Ø  What was your first job?
My very first job was a newspaper round but then moved to working in a bakery at the early hours of the morning to pay my way through university. I’m definitely not an early morning person!

Ø  What are some of your technical/artistic/personal “rules” that you never break?
Honesty and integrity have always remained my personal values. When it comes to my art, Ive always been of the opinion that one must create work for fun, learning and expression and not for the dollar value. It gives me some sense of happiness whenever I gift or sell a painting knowing that a part of me has a good home and is appreciated for what it is.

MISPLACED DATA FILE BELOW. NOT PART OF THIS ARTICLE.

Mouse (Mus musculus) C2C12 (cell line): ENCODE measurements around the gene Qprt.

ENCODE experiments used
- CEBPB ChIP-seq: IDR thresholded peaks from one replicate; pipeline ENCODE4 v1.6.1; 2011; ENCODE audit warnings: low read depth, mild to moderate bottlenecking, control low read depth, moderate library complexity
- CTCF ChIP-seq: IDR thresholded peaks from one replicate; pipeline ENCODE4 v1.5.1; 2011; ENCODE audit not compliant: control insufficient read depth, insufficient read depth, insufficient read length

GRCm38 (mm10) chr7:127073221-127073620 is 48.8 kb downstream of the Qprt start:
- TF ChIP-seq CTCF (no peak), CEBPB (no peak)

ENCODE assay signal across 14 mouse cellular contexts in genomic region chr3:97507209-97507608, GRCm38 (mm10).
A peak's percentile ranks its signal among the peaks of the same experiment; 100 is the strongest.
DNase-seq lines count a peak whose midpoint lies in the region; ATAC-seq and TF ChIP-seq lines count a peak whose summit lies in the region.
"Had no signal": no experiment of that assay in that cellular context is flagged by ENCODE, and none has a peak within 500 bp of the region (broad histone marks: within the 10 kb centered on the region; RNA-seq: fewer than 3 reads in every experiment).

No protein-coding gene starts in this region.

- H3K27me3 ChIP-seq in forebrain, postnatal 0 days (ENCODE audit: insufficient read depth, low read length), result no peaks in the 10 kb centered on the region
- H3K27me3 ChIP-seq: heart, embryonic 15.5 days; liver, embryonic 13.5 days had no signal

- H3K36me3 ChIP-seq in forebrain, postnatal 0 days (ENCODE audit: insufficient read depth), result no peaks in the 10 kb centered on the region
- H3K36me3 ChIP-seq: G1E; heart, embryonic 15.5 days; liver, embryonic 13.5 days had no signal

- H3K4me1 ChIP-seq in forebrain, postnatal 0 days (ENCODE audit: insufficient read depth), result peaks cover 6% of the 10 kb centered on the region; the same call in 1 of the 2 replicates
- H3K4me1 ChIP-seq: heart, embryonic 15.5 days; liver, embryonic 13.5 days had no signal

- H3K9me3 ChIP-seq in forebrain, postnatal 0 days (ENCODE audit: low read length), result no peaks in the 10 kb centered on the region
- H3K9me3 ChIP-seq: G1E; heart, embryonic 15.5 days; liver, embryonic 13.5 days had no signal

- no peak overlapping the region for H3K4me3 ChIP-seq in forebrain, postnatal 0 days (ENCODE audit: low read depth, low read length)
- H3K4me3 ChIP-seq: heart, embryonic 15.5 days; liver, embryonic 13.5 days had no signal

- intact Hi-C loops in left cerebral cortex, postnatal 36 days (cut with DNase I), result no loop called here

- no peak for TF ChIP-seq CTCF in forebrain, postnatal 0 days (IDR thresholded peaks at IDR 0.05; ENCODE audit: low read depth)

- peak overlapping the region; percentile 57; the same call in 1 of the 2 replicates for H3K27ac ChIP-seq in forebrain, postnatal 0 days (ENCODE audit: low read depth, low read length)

Ø  What are some things you’ve had to unlearn?
Wow. Lots. Ive really had to learn how to let go of things. That’s quite a challenge when someone such as me becomes attached to ideas, ideals, art and people. Learning to let go of who I thought I was, society’s ideals and people’s expectations. I’m my art Ive had to unlearn perfection and perceived perfection. Learning to stop adding when you thinks it’s done.

Ø  What is next? Where are you heading with your work? 
I’m just starting... what is next? Well I think I’d love to explore more. Explore more self expression. I’m just learning that I do have a style and that I need to let people appreciate it. For years I always thought that I wasn’t good enough to sell and always had in my mind that “I will never be as good as them”. In actuality I’m heading in a direction of creating and refining my brand. I’m currently developing a Kimberley series in the north west of Western Australia.